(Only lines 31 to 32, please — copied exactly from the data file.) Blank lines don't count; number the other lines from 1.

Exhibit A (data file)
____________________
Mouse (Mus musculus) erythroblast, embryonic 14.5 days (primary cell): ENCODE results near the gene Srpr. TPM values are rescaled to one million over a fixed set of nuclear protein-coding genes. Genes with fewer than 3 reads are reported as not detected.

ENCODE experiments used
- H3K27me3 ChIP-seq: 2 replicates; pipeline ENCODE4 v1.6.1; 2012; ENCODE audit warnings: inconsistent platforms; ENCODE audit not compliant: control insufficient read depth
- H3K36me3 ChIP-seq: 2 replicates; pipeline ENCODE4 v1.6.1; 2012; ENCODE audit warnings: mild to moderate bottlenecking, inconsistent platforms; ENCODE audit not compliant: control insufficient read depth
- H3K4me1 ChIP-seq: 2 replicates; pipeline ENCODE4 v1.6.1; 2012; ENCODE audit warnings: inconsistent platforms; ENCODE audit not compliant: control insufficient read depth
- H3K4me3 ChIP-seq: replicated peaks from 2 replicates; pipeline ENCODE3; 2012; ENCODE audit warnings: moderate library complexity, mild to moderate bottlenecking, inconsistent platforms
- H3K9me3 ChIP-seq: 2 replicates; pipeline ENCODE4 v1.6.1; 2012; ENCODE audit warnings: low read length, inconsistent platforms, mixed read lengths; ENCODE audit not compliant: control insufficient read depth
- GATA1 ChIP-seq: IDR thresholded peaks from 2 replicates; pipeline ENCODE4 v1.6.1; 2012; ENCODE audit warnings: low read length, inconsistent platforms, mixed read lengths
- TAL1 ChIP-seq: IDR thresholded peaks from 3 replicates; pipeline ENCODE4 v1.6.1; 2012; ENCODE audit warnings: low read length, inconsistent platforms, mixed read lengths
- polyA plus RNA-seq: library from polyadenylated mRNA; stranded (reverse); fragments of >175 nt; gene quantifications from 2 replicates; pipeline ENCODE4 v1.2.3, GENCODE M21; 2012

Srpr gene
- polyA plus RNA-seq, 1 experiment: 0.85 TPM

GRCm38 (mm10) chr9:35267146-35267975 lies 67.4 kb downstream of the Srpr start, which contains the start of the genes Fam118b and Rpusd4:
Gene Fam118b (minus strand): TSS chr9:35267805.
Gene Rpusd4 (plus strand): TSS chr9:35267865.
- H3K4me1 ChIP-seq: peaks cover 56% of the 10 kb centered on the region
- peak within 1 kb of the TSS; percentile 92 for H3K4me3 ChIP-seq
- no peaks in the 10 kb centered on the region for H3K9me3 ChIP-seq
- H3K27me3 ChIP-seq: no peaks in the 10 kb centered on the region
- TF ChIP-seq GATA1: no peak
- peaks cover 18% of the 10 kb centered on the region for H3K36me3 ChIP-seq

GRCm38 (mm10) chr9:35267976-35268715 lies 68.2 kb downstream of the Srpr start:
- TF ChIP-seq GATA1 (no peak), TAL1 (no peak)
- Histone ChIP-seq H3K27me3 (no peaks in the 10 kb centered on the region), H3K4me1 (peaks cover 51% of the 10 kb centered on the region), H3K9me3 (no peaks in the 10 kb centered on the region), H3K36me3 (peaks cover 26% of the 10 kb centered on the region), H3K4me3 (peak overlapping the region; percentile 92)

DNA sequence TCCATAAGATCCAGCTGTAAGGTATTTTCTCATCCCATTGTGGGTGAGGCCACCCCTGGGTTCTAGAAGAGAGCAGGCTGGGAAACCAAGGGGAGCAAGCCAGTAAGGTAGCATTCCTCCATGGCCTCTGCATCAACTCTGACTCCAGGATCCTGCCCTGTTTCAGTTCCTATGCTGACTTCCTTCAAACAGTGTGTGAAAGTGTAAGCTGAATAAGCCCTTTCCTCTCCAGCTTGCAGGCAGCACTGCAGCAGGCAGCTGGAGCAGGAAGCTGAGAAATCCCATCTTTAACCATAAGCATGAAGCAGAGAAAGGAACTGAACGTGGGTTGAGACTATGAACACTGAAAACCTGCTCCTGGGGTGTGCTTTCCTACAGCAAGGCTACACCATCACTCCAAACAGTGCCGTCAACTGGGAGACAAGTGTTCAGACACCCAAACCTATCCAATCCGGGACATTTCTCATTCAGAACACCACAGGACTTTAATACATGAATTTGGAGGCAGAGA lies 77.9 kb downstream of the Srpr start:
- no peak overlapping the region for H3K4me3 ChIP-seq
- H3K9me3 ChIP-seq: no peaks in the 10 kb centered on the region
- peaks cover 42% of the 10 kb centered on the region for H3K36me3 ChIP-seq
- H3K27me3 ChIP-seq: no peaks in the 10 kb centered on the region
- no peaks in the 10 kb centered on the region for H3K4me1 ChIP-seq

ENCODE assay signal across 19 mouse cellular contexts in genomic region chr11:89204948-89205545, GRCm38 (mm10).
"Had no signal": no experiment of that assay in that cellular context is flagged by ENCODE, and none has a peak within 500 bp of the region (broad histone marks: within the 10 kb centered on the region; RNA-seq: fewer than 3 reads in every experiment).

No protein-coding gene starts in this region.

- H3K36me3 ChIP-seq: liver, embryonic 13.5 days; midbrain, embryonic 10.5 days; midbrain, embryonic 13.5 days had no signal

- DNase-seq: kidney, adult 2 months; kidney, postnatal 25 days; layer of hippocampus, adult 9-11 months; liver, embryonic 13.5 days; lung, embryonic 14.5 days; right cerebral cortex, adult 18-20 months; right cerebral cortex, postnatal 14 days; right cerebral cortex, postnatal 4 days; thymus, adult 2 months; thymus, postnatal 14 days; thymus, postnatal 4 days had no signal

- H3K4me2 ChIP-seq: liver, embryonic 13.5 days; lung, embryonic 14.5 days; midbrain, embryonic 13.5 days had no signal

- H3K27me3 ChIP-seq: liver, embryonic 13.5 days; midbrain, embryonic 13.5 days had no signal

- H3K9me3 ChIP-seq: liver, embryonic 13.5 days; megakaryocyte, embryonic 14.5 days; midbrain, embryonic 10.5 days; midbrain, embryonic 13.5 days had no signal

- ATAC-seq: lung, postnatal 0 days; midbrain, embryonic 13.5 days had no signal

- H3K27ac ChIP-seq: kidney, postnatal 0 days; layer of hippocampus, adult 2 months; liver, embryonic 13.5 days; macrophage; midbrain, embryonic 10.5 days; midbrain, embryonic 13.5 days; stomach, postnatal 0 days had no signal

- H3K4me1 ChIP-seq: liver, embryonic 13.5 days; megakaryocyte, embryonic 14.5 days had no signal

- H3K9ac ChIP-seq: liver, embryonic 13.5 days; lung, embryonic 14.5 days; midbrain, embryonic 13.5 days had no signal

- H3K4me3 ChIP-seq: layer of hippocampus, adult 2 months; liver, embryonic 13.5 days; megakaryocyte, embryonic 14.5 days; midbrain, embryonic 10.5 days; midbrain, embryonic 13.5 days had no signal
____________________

ENCODE assay signal across 19 mouse cellular contexts in genomic region chr11:89204948-89205545, GRCm38 (mm10).
"Had no signal": no experiment of that assay in that cellular context is flagged by ENCODE, and none has a peak within 500 bp of the region (broad histone marks: within the 10 kb centered on the region; RNA-seq: fewer than 3 reads in every experiment).